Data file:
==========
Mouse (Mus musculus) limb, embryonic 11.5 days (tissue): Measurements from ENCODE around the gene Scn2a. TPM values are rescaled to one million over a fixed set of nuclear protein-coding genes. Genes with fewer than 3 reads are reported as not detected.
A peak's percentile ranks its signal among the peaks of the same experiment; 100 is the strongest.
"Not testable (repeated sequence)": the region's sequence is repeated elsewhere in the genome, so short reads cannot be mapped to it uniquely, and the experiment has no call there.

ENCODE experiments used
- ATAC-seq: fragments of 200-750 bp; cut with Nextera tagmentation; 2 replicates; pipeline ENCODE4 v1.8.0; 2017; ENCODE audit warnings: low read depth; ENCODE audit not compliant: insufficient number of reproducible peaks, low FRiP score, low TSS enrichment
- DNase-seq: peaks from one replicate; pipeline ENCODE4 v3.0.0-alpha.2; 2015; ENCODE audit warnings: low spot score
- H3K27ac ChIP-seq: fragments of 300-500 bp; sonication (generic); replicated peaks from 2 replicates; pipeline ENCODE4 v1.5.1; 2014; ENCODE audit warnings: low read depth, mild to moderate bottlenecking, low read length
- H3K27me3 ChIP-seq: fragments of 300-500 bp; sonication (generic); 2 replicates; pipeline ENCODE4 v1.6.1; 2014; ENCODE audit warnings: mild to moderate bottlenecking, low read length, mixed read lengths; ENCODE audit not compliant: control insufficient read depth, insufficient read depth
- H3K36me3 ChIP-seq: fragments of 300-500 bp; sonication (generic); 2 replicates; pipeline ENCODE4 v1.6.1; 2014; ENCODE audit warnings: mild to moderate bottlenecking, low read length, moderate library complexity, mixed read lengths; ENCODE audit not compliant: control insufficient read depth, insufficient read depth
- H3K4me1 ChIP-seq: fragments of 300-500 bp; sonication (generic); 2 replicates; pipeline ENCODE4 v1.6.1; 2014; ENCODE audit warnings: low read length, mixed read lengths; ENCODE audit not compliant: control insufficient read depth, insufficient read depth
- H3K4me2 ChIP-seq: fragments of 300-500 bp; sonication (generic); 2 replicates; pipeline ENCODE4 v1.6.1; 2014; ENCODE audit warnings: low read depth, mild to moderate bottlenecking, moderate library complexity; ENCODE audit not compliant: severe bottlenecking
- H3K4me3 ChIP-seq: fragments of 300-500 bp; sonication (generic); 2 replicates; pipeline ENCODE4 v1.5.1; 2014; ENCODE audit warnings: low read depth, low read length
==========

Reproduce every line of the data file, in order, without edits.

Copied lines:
Mouse (Mus musculus) limb, embryonic 11.5 days (tissue): Measurements from ENCODE around the gene Scn2a. TPM values are rescaled to one million over a fixed set of nuclear protein-coding genes. Genes with fewer than 3 reads are reported as not detected.
A peak's percentile ranks its signal among the peaks of the same experiment; 100 is the strongest.
"Not testable (repeated sequence)": the region's sequence is repeated elsewhere in the genome, so short reads cannot be mapped to it uniquely, and the experiment has no call there.

ENCODE experiments used
- ATAC-seq: fragments of 200-750 bp; cut with Nextera tagmentation; 2 replicates; pipeline ENCODE4 v1.8.0; 2017; ENCODE audit warnings: low read depth; ENCODE audit not compliant: insufficient number of reproducible peaks, low FRiP score, low TSS enrichment
- DNase-seq: peaks from one replicate; pipeline ENCODE4 v3.0.0-alpha.2; 2015; ENCODE audit warnings: low spot score
- H3K27ac ChIP-seq: fragments of 300-500 bp; sonication (generic); replicated peaks from 2 replicates; pipeline ENCODE4 v1.5.1; 2014; ENCODE audit warnings: low read depth, mild to moderate bottlenecking, low read length
- H3K27me3 ChIP-seq: fragments of 300-500 bp; sonication (generic); 2 replicates; pipeline ENCODE4 v1.6.1; 2014; ENCODE audit warnings: mild to moderate bottlenecking, low read length, mixed read lengths; ENCODE audit not compliant: control insufficient read depth, insufficient read depth
- H3K36me3 ChIP-seq: fragments of 300-500 bp; sonication (generic); 2 replicates; pipeline ENCODE4 v1.6.1; 2014; ENCODE audit warnings: mild to moderate bottlenecking, low read length, moderate library complexity, mixed read lengths; ENCODE audit not compliant: control insufficient read depth, insufficient read depth
- H3K4me1 ChIP-seq: fragments of 300-500 bp; sonication (generic); 2 replicates; pipeline ENCODE4 v1.6.1; 2014; ENCODE audit warnings: low read length, mixed read lengths; ENCODE audit not compliant: control insufficient read depth, insufficient read depth
- H3K4me2 ChIP-seq: fragments of 300-500 bp; sonication (generic); 2 replicates; pipeline ENCODE4 v1.6.1; 2014; ENCODE audit warnings: low read depth, mild to moderate bottlenecking, moderate library complexity; ENCODE audit not compliant: severe bottlenecking
- H3K4me3 ChIP-seq: fragments of 300-500 bp; sonication (generic); 2 replicates; pipeline ENCODE4 v1.5.1; 2014; ENCODE audit warnings: low read depth, low read length